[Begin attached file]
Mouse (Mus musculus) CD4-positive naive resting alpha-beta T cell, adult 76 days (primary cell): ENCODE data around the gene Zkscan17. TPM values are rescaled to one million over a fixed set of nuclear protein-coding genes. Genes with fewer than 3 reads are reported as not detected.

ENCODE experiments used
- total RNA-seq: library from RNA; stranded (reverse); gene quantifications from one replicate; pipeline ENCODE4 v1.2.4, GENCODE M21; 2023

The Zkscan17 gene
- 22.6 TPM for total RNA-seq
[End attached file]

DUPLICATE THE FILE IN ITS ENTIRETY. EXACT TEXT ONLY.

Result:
Mouse (Mus musculus) CD4-positive naive resting alpha-beta T cell, adult 76 days (primary cell): ENCODE data around the gene Zkscan17. TPM values are rescaled to one million over a fixed set of nuclear protein-coding genes. Genes with fewer than 3 reads are reported as not detected.

ENCODE experiments used
- total RNA-seq: library from RNA; stranded (reverse); gene quantifications from one replicate; pipeline ENCODE4 v1.2.4, GENCODE M21; 2023

The Zkscan17 gene
- 22.6 TPM for total RNA-seq